Wednesday, June 12, 2024

The playground at the Margaret Fuller Neighborhood House in The Port neighborhood in Cambridge. (Photo: Marc Levy)

An after-school program that has served generations of families in The Port neighborhood is closing even as the city of Cambridge looks to fill gaps citywide for preschoolers to fifth-graders.

The Margaret Fuller Neighborhood House, a Cherry Street nonprofit community center opened in 1902, announced in early February the closing of its After-School Program, one of the three services provided by the house in addition to a food pantry and community advancement program.

MFNH interim executive director Marc Jacobs said the closing resulted from financial constraints and staffing issues.

The After-School Program created a “minimum 30 percent to 35 percent shortfall between revenue received and the full costs of the program,” Jacobs said. A letter from the board of directors, signed by two After-School Program alums, called increasing tuition to make up for the loss “an unacceptable solution.”

“The program has not been fully subscribed or economically viable for a long period of time, as the city and state subsidies and other tuition payments cover only a portion of the actual operating expenses,” the letter said.  “Unfortunately, MFNH has not been successful in raising additional philanthropic dollars to fill the large financial gap and is unable to continue subsidizing the program.”

The program is set to close after this school year, but Jacobs said the MFNH isn’t waiting to get its 32 students situated for next year. Some are transitioning immediately to the Community Art Center, which had the capacity to add students.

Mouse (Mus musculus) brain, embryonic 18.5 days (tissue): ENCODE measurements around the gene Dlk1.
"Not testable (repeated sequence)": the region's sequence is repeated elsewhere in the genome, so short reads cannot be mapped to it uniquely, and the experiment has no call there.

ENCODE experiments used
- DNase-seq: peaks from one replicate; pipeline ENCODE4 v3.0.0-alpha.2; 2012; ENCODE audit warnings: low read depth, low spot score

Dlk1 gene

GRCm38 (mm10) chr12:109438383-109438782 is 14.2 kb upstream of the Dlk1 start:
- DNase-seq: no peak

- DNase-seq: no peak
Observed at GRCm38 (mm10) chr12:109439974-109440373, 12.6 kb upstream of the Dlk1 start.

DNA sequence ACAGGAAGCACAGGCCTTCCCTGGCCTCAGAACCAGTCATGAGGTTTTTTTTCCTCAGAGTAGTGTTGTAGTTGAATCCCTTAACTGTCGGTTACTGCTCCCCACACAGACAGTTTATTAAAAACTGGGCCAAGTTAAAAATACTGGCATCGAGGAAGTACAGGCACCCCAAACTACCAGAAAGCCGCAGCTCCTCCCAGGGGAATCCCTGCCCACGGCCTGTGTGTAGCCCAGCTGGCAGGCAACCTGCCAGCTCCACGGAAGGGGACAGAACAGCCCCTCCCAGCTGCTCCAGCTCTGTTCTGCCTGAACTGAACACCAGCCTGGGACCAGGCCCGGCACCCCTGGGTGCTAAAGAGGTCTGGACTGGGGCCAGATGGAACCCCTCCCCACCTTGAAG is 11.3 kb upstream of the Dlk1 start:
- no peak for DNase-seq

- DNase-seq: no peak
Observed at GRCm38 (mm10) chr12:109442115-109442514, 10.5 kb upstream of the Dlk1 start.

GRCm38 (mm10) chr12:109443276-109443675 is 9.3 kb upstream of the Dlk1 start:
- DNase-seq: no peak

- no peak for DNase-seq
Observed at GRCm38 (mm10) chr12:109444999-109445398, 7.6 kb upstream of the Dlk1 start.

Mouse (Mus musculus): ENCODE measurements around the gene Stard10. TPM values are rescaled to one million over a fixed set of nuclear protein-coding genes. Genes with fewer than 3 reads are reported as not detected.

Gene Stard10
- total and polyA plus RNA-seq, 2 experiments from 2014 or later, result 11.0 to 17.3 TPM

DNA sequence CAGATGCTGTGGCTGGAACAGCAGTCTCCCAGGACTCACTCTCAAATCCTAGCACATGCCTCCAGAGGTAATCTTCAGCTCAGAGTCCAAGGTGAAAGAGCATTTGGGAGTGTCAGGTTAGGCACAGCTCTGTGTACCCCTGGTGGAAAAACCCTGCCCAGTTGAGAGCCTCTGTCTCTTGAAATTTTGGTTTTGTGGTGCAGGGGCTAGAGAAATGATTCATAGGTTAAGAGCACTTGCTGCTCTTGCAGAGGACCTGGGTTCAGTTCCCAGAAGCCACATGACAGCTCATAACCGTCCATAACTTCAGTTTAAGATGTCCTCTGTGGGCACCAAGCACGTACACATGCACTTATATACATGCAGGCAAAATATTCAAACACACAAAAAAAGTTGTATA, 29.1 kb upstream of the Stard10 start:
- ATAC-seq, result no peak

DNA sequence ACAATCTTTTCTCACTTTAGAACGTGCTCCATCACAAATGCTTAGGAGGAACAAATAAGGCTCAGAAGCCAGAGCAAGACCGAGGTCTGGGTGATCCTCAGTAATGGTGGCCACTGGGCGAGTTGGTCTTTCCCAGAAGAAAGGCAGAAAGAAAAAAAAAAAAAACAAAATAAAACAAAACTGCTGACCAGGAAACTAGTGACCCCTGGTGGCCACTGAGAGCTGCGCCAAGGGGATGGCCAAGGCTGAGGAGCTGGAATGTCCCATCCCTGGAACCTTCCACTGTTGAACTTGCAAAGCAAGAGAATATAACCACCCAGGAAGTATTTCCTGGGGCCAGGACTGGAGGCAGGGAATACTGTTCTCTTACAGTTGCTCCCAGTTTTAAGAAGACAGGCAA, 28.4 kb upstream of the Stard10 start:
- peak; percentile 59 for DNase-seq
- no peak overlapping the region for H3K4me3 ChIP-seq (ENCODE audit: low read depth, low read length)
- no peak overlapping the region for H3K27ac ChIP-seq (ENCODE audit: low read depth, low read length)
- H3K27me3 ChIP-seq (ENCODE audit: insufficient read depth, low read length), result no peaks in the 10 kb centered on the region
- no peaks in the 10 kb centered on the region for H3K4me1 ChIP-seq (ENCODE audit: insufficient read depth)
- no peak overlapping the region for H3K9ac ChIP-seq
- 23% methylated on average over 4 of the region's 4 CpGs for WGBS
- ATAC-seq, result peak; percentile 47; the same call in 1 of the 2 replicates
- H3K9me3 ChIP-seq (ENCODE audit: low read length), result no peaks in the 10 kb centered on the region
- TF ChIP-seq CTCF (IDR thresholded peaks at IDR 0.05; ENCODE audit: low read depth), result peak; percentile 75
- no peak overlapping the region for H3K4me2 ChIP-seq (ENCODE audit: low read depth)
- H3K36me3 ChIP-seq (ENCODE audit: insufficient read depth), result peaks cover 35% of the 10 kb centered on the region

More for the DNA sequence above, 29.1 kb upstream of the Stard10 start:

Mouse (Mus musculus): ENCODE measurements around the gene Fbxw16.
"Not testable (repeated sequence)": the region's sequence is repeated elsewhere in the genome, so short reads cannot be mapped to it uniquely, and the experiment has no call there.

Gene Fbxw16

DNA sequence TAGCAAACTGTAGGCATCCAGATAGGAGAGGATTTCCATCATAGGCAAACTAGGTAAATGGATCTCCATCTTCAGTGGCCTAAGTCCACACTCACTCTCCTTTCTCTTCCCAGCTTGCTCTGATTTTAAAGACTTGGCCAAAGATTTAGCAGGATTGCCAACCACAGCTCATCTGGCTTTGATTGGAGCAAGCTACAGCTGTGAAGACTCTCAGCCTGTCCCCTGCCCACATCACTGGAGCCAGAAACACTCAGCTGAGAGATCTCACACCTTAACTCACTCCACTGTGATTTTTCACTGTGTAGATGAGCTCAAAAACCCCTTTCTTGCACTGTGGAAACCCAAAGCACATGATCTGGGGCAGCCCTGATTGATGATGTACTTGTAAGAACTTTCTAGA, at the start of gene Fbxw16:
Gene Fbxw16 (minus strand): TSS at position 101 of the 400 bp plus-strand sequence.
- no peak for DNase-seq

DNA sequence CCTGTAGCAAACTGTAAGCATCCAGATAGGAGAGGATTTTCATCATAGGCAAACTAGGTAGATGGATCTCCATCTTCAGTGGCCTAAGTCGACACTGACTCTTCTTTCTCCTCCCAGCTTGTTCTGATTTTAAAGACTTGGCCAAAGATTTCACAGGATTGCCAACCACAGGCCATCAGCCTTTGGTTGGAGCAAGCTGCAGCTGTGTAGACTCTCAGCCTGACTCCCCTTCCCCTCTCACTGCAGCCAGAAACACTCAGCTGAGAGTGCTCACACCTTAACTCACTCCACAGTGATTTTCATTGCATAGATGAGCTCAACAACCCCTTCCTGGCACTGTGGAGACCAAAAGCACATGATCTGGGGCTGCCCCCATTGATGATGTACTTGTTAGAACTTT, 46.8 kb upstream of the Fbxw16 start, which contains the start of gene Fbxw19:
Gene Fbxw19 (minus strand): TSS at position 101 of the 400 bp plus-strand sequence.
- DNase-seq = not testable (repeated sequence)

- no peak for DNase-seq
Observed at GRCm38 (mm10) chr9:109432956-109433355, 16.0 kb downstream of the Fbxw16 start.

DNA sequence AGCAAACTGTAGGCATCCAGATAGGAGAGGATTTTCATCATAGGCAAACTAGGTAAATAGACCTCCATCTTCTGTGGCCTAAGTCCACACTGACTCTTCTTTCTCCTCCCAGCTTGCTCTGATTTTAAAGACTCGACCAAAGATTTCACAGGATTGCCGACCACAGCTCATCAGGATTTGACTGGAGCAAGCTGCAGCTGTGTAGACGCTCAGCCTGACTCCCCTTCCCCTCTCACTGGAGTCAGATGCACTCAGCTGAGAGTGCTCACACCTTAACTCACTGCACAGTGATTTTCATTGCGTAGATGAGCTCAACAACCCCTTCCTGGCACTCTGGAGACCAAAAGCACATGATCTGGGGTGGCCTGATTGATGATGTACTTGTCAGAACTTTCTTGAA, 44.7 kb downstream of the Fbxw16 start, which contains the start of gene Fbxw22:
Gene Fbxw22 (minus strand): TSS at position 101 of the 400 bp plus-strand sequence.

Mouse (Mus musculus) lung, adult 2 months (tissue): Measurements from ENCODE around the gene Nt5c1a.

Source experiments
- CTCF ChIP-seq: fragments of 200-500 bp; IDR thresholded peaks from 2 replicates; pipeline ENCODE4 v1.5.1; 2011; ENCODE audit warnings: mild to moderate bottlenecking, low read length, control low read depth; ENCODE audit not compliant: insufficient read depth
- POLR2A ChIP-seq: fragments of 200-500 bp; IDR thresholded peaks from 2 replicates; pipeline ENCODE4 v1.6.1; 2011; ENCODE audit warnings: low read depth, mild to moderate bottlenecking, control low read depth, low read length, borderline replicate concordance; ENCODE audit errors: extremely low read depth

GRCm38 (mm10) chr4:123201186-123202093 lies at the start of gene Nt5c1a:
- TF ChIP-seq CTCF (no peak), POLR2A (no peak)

“Rather than waiting until summertime, when there might not be available openings, we, along with our colleagues at the Agenda for Children, supported the movement of some children now so that they would have guarantees going forward,” Jacobs wrote in an email.

Citywide issue of seats

The nonprofit isn’t the only provider of after-school care struggling to provide – and hardly the largest.

The City of Cambridge’s Community Schools Afterschool Programs also aren’t accessible to all, according to a City Council policy order presented April 3. The city is able to offer 710 spots to applicants, which is just 52 percent of the 1,378 who applied.

While the Department of Human Services Program is set to add 130 community school spots and 40 youth program spots in a plan announced in February, this increase would still mean serving only 61 percent of all applicants. The plan to increase the accessibility of after-school programs will take place over three years.

“I know that that can be frustrating, especially when you’re talking about young people, but this is a good plan,” city councillor Marc McGovern said April 3.

The details for special education care were to be addressed in a separate policy order, councillors said. Together, the programs could provide opportunities for families in The Port that once expected to place their kids at the Margaret Fuller Neighborhood House – what board members there called a “legacy program that has served multiple generations of children and families.”

With news of the change there, “parents are sad and disappointed but understanding,” Jacobs said by email. “We have worked very closely with each to plan what might next be in the best interests of their children.”

This post was updated April 10, 2023, to remove a reference to after-school funds being redirected to MFNH food pantry and family support programs. The nonprofit’s Marc Jacobs says the funds cannot be repurposed.